In order to address the identified limitations fro the ADHD child, the activity should be modified. Make exercise a competition to generate motivation and thus more effort and interest in children at the time of the exercise. For example, give five minutes to represent three fractions with Legos. Offer points/stickers as rewards both the successes and by doubts or questions that may help the class to stay active and constant participation. This will make the teacher can also test the effectiveness of exercise during this and resolve any doubts they may have at the time they arise. In addition, tests will be given subsequently with a certain time and not all at once. The teacher should appoint group captains giving more responsibility and ownership to the child with ADHD. Define the role of the captain or manager should Encourage group colleagues to speak in a moderate tone, giving the opportunity to participate in establishing all shifts and ensure that no traps and rules of the game are respected, because the hits have been done with traps they will not be rewarded. The concept of respect for self, others and the environment—guides the Montessori method. The captain also will be responsible for streamlining the group’s time and yet, if a conflict arises in the group of ADHD children show that you can work in a group with the participation of all and properly putting any sample the other groups where there is no conflict emerged. Deliver leaves with examples of representation of fractions, the rules of the game and master functions so that everything is clear. If conflicts is unavoidable, before reaching full motivation of children with ADHD, stop the game, assess the results, errors think the group is making and let the captains propose general changes in the game or group plan. This alienate the child from total failure. By teaching that although mistakes, if they are identified and change, improvement is inevitable.

Conclusion

This paper has outlined a series of instructional strategies for inclusive education in a child with ADHD through an activity. However, it should be emphasised again that these modifications of the activity are also highly useful for all children. The three main components of a successful strategy for educating children with ADHD are academic instruction, behavioral interventions, and classroom accommodations. By incorporating techniques from these three areas into their everyday instructional and classroom management practices, teachers will be empowered to improve both the academic performance and the behavior of their students with ADHD. In doing so, teachers will create an enhanced learning environment for all students.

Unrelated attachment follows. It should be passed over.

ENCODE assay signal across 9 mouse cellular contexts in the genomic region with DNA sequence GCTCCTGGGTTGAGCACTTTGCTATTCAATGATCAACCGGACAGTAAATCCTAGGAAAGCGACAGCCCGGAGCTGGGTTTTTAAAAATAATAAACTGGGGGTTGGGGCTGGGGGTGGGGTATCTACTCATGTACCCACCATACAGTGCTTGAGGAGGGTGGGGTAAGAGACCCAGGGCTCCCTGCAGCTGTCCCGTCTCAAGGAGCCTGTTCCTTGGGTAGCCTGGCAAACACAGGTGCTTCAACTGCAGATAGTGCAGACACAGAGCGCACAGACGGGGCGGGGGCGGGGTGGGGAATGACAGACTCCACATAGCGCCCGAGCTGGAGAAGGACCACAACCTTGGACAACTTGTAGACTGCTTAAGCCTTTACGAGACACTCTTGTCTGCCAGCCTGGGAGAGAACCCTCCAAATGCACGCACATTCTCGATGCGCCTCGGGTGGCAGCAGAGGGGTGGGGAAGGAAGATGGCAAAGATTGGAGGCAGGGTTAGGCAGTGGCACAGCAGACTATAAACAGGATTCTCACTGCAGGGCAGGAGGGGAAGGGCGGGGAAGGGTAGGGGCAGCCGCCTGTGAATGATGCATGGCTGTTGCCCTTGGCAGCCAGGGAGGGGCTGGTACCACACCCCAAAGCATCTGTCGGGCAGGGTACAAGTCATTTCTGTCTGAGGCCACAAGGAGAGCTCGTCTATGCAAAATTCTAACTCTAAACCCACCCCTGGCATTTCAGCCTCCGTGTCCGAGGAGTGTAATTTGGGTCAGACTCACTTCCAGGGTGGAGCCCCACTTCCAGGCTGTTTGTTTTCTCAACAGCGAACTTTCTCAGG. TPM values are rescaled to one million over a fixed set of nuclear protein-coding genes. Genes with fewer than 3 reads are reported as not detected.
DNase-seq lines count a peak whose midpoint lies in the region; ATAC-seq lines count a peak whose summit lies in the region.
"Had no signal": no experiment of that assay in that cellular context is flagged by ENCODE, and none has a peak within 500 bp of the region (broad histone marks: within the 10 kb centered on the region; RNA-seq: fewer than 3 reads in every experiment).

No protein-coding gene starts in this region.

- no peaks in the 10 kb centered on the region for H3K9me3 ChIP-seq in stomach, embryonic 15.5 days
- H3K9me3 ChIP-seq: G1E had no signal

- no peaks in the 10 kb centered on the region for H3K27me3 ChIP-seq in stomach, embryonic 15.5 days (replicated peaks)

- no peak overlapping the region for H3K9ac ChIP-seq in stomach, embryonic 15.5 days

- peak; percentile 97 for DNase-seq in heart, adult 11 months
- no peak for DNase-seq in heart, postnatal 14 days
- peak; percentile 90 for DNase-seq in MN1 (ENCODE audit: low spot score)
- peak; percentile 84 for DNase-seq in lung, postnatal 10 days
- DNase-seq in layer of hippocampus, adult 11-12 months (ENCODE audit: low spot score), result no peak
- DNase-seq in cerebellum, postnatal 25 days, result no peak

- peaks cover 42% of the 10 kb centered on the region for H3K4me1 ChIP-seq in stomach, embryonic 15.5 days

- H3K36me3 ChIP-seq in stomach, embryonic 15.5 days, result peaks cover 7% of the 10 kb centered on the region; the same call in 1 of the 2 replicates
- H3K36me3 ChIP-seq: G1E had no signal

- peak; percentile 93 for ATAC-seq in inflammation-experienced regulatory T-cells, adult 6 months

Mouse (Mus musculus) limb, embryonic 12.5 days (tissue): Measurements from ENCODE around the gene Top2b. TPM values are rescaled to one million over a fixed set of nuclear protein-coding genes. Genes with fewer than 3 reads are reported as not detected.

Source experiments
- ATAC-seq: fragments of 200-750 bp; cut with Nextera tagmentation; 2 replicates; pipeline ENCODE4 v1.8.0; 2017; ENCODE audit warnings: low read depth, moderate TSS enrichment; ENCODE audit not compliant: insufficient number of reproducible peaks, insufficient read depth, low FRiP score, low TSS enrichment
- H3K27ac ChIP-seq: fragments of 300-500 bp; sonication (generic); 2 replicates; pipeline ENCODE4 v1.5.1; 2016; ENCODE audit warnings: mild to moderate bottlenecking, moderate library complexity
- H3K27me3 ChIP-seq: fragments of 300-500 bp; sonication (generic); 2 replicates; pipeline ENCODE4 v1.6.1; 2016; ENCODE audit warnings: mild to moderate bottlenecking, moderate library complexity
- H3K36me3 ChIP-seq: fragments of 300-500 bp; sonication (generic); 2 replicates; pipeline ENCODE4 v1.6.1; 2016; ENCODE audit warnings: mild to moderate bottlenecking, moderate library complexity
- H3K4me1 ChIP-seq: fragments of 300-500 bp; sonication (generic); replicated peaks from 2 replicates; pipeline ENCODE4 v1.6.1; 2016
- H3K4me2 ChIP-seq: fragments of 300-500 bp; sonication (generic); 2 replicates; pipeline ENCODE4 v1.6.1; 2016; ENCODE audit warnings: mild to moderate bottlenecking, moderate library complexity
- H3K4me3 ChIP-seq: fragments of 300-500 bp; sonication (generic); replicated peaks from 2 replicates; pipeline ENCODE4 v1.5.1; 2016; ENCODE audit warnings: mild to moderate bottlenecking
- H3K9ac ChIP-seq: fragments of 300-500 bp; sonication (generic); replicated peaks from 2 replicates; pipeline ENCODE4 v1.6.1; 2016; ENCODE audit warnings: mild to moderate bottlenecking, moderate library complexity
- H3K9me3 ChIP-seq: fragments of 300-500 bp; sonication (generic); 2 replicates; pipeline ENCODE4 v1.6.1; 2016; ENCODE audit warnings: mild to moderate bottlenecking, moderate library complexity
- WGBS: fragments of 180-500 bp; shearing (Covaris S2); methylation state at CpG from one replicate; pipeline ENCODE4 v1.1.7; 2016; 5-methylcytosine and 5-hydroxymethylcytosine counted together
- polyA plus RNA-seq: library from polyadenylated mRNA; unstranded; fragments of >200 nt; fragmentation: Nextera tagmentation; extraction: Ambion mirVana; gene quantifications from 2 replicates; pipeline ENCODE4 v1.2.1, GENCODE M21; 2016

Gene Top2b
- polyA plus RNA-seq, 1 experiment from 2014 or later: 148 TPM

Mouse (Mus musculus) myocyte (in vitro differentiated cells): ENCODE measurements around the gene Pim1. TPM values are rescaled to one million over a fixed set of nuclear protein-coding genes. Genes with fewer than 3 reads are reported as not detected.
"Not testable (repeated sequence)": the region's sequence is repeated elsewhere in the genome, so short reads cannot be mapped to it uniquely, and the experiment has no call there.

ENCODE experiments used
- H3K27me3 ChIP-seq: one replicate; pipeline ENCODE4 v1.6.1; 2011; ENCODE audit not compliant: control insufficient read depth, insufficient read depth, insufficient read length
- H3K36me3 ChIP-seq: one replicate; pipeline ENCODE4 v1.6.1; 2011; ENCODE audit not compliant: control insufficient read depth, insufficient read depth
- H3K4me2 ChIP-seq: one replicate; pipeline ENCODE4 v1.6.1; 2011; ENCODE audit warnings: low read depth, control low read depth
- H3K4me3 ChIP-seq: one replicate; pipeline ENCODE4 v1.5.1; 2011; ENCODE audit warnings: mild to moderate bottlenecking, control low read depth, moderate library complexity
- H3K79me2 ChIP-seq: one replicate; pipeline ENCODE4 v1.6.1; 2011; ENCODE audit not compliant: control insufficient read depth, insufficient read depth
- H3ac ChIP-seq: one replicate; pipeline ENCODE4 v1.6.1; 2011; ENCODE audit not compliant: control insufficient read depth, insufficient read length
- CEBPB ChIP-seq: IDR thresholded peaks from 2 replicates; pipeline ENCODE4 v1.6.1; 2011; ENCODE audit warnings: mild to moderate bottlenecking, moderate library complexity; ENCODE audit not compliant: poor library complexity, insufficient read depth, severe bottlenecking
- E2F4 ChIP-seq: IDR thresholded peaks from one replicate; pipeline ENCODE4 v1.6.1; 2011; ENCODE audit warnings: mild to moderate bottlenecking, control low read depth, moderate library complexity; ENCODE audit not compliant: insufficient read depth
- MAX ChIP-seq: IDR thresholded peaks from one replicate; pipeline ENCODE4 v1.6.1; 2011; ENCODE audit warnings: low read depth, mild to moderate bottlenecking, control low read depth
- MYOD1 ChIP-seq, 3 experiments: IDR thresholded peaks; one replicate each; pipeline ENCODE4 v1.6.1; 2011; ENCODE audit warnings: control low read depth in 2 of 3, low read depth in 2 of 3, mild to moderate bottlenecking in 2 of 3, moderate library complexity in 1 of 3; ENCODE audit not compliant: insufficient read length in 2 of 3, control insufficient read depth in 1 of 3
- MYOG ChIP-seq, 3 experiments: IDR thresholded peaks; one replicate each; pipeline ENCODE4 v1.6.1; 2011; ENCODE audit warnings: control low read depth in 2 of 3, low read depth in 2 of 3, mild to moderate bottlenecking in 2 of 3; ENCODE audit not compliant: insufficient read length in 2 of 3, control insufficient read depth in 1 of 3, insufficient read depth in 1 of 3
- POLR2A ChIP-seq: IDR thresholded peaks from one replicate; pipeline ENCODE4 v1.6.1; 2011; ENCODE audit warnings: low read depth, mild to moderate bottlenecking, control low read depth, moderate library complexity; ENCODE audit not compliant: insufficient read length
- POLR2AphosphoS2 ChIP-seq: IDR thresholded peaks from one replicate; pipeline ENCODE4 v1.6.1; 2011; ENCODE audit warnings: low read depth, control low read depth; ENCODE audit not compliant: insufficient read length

When selecting and implementing successful instructional strategies and practices, it is imperative to understand the characteristics of the child, including those pertaining to disabilities or diagnoses. This knowledge will be useful in the evaluation and implementation of successful practices, which are often the same practices that benefit students without ADHD. The inclusion measures will be given generally without distinction note. Both the ADHD as the rest of the class will be active and continuous motivation. Without excessive role for ADHD noticed. However, with a good balance by the teacher, where the role of the child with ADHD is not excessive, the activity will execute a total success where children learn while having fun. 

 

References

  1. American Psychiatric Association (2013). Diagnostic and Statistical Manual of Mental Disorders, Fifth Edition (DSM-5®). Washington, D.C.: American Psychiatric Publishing.
  2. Cossentino, J. 2009, “Culture, Craft, & Coherence: The Unexpected Vitality of Montessori Teacher Training”, Journal of Teacher Education, vol. 60, no. 5, pp. 520-527.
  3. Department for Education, 2013, Mathematics Programmes of Study: Key stage 1 and 2. National Curriculum. [Online] UK Government. Available at: https://www.gov.uk/government/uploads/system/uploads/attachment_data/file/335158/PRIMARY_national_curriculum_-_Mathematics_220714.pdf
  4. Gut, J., Heckmann, C., Meyer, C., Schmid, M. and Grob, A. 2012, Language skills, mathematical thinking, and achievement motivation in children with ADHD, disruptive behavior disorders, and normal controls. Learning and Individual Differences, 22(3), pp.375-379.
  5. Montessori, M. 1965. The Advanced Montessori Method. Oxford: Clio Press.
  6. Montessori, M. & Johnstone, M.A. 1948, The Discovery of the child: revised and enlarged edition of ‘The Montessori method’, Kalakshetra, Madras.
  7. Murray, A. & Peyton, V. 2008, Public Montessori Elementary Schools: A Delicate Balance, H.W. Wilson – Education Abstracts.

Cite this page

A Proposal for Classroom Integration Approach for Children With ADHD. (2021, Oct 07). Retrieved from https://studymoose.com/a-proposal-for-classroom-integration-approach-for-children-with-adhd-essay